player game. You could set the view port so that it takes up the top half of the frame buffer and then

render the scene in that viewport from player one’s position. Then you could set the view port such

that it takes up the bottom half of the frame buffer and render the scene again, this time from the

second player’s position.

Viewport Aspect Ratios

We must ensure that if we use a viewport that does not span the entire frame buffer, that we use the

ViewportWidth/ViewportHeight

rather

than

aspect

ratio

calculated

using

FrameBufferWidth/FrameBufferHeight when we build the projection matrix. The previous image

showed us that the frame buffer had an aspect ratio of 1.3333333, but when we set the viewport to

320x160 the aspect ratio of the viewport was 2.0. It is important that we use the aspect ratio of the

viewport since this is where the scene will be rendered. Using the 320x160 viewport shown above, the

image would look squashed if we did not adjust the aspect ratio to reflect the new settings. Just

because we may have an elongated viewport, does not mean we wish to see the geometry in our scene

elongated. Fig 4.13 shows how the same image of the terrain would look using a wide but shallow

viewport without recalculating the aspect ratio of the viewport.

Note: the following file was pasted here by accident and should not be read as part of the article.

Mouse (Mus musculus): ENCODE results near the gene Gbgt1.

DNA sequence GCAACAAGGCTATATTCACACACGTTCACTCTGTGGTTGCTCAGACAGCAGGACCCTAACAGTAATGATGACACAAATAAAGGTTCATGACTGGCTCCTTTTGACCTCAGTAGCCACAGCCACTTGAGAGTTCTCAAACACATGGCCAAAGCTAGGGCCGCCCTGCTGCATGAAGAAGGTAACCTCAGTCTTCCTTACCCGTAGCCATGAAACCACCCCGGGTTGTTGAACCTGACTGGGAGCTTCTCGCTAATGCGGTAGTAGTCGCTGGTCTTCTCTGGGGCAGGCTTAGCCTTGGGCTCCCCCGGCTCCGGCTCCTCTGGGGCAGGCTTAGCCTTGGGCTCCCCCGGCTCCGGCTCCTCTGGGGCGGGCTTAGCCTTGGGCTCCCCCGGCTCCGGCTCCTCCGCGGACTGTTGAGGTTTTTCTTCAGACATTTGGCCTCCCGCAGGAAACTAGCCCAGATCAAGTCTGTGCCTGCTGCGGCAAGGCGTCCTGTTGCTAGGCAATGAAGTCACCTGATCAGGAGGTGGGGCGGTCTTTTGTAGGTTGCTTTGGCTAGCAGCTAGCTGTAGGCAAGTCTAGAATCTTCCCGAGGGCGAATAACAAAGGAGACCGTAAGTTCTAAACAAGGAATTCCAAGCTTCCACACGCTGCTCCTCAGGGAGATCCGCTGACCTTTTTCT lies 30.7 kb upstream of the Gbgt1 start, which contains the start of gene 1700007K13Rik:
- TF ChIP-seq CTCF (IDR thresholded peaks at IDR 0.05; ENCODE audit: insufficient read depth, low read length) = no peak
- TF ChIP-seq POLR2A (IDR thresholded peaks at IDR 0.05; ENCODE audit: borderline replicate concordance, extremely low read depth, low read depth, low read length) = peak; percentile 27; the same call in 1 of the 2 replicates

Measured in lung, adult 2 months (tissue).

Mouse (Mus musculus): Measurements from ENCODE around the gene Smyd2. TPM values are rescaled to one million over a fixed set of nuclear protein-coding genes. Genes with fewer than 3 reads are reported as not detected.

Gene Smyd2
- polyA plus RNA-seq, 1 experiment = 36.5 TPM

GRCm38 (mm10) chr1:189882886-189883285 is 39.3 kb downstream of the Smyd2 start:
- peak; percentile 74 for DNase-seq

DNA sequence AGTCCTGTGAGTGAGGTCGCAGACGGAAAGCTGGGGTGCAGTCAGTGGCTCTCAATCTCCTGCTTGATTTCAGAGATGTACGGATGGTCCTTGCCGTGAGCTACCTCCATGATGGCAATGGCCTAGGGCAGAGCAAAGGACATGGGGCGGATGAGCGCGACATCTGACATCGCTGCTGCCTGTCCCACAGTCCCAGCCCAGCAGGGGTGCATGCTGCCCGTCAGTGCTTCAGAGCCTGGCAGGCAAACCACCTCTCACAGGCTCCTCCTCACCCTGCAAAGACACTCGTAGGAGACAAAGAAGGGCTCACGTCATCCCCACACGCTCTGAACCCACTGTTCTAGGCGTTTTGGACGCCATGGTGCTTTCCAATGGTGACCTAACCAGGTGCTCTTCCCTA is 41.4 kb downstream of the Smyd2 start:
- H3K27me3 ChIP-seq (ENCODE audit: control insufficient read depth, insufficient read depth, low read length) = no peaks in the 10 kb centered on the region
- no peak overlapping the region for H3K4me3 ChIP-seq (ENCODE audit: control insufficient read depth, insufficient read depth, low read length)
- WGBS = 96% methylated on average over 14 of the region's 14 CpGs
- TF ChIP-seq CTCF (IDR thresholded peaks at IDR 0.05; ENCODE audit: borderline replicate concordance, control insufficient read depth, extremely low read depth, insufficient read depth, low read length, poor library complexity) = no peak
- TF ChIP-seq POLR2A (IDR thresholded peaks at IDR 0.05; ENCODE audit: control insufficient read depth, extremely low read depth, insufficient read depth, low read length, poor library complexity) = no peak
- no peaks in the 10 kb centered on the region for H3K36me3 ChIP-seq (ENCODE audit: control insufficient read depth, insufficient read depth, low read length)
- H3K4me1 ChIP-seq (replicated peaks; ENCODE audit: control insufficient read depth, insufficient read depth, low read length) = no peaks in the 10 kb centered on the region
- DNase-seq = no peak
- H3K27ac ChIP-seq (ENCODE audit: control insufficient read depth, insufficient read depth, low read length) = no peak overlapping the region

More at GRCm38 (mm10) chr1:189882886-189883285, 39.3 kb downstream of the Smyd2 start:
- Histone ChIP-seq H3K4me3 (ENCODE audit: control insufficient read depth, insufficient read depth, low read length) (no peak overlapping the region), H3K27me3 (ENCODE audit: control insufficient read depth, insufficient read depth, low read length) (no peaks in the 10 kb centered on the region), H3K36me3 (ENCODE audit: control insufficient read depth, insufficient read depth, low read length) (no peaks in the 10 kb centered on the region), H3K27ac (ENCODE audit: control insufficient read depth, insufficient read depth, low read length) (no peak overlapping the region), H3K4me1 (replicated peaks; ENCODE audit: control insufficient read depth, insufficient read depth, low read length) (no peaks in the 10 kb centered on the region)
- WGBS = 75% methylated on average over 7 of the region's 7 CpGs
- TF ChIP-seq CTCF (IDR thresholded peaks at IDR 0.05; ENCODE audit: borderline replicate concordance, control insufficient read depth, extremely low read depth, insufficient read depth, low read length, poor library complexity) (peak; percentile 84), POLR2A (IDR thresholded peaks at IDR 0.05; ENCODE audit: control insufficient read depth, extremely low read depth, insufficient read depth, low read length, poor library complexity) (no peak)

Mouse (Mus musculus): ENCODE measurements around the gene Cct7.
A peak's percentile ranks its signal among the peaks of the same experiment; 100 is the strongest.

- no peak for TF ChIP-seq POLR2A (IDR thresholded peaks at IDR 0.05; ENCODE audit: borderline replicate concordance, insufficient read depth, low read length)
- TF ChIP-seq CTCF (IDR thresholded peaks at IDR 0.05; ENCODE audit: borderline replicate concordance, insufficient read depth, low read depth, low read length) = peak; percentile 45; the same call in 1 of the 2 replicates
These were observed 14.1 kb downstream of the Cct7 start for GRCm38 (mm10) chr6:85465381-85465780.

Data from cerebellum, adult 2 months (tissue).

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Figure 4.13

Note: As with all device states, when the device is lost, the viewport information is also reset.

Therefore you must remember to reset your viewport settings when resetting a device.

Camera Manipulation I

In Chapter 1 we discovered that we can multiply one matrix with another matrix to generate a resulting

matrix that will transform vectors in the same way that the two source matrices would have done

individually. Therefore, it is safe to assume that if we were to build a rotation matrix, let us say a

matrix that rotates vectors 45 degrees around the X axis, and then multiply our view matrix by that

rotation matrix, we would have created a resulting matrix that not only transforms the vertices from

world space into view space, but one that also rotates them around the world X axis. The following

code snippet retrieves the currently set view matrix from the device and rotates it 45 degrees about the

X axis (pitching it down).

D3DXMATRIX matView, matRotx;

// Get View matrix from device (will not work on a pure device)

pDevice->GetTransform(D3DTS_VIEW, &matView);

// Built Rotation matrix about X axis

D3DXMatrixRotationX(&matRotx, D3DXToRadian(-45));

// Multiply the view matrix with rotation matrix

D3DXMatrixMultiply(&matView, &matView, &matRotx);